In his book, Codependence: The Dance of Wounded Souls, Robert Burney writes that “there are four basic roles that children adopt in order to survive growing up in emotionally dishonest, shame-based, dysfunctional family systems.” The children take these roles because they sense that the family’s dysfunction is so great, without their wearing the mantle of the chosen role, the whole might not be able to continue.
You may be familiar with these roles from your own family of origin–or your own children. The roles are the Mascot or Caretaker, the Lost Child, the Acting-Out-Child or Scapegoat [I wrote about this role under the name of the ‘Identified Patient’], and, finally, our very own Responsible Child, or Family Hero.
The Hero is often the oldest child, although in one of the more striking cases I’ve just seen in treatment, it’s actually the third, the first and second having been unable to handle this starring role. Heroes tend to be over-responsible and over-achieving. They might be the valedictorians, the prom queens, the starting quarterbacks, the heads of drama. They make it possible for their families to look at them and be re-assured about the family’s own well-being as a unit. (“If Sara graduated top of her eighth grade class, we’re obviously doing a lot right as parents, aren’t we?” goes the thought process.) These Heroes might even be parentified, taking care of one (or both) parents, in a complete role reversal. The continued performance and excellence of the Hero validates not just the Hero–but the entire family unit.
Not unsurprisingly, however, this linchpin role in the dysfunctional family comes with a high price. Usually the Hero feels guilty and inadequate, and is plagued by the sense, despite all his achievements, that there’s nothing he can really do to heal his family’s pain. Often the Hero will push herself so hard to achieve that she becomes prone to stress-related illnesses. [Most recently I had a Family Hero in my practice who seemed to feel so guilt-ridden that she wanted to just obliterate herself, to greatly over-simplify the explanation for her anorexia. She wanted to place no more demands on her family–to only provide, and how she managed to perform as she did academically at such a low weight is a mystery to me.]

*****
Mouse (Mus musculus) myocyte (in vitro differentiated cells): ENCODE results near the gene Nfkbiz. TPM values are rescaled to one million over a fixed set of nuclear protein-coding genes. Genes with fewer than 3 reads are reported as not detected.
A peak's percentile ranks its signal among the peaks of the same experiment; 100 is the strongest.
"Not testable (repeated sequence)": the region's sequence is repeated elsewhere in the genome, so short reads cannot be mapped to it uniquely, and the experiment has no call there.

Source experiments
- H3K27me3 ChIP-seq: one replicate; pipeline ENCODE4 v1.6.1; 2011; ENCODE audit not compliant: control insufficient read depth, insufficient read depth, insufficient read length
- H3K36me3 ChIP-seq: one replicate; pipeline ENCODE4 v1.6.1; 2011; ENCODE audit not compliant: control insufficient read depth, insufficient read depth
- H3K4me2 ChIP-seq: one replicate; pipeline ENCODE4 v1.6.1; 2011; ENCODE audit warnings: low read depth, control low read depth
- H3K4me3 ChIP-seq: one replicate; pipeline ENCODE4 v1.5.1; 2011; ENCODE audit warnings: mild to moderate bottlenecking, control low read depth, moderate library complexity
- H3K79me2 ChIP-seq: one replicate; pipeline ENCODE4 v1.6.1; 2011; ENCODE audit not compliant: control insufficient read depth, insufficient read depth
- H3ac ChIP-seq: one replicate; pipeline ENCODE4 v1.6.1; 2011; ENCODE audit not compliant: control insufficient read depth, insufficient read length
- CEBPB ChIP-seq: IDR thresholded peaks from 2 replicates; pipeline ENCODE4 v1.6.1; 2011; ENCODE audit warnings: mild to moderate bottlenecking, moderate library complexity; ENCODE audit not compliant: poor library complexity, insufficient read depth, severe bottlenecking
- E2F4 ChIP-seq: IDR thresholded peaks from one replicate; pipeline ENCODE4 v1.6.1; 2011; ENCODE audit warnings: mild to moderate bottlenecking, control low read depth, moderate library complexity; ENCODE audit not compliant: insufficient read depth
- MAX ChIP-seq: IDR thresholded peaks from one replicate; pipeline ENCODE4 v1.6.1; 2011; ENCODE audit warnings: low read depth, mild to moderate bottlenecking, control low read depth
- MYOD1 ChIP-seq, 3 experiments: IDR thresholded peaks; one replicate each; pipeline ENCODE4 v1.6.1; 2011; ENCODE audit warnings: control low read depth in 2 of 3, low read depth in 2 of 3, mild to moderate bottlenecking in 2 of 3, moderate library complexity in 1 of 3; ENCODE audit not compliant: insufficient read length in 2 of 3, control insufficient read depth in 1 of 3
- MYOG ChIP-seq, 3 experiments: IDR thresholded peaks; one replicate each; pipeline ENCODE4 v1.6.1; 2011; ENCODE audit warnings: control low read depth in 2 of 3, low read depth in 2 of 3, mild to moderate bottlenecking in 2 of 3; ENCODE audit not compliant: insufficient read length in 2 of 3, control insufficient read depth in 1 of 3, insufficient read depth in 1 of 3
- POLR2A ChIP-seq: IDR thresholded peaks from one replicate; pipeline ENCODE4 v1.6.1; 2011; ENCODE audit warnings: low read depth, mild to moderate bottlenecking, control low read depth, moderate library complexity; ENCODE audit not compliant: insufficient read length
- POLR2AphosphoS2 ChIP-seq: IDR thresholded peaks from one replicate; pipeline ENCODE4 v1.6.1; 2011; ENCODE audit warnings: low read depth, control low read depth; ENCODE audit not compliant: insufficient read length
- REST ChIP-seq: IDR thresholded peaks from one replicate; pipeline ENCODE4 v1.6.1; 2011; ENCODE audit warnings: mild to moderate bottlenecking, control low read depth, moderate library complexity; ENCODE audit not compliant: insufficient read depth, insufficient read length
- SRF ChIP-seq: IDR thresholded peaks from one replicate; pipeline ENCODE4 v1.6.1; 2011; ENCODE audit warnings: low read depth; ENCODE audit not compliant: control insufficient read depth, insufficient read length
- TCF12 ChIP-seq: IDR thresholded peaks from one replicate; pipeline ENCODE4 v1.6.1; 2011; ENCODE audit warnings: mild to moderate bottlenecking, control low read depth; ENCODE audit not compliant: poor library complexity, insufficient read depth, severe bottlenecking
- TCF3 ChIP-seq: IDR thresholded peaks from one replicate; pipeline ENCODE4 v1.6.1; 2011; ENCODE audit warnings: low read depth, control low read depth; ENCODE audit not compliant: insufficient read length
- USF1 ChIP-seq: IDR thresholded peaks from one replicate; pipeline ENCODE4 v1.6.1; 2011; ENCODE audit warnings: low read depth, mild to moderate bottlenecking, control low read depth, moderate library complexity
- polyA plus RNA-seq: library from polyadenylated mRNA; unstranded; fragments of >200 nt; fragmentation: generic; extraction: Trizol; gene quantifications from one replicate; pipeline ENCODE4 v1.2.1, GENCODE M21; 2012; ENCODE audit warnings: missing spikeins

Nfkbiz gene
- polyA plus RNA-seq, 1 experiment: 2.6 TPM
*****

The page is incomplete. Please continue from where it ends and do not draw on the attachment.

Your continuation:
It is not uncommon for the Hero to feel isolated and alone; later on they may have difficulty developing intimate relationships, since they have no experience being in touch with and expressing their true feelings. They seem cut off from their own emotions to the extent that the praise they receive for their achievements and successes becomes an end in itself. They feel no sense of self-satisfaction, and and thus must continue to excel and achieve in order to receive the praise that defines them to themselves as ‘good.’
I found this choice insight into the Hero on Robert Burney’s website: “The family hero, because of their ‘success’ in conforming to dysfunctional cultural definitions of what constitutes doing life “right,” is often the child in the family who as an adult has the hardest time even admitting that there is anything within themselves that needs to be healed.”
So it is the greatest success in the family, from an external perspective, who turns out to pay the highest internal price–and who struggles the mightiest to even put into words that they might need help.
Even Morticia Addams understood that a child like this, despite the bountiful gifts he may bestow upon his family, needs help.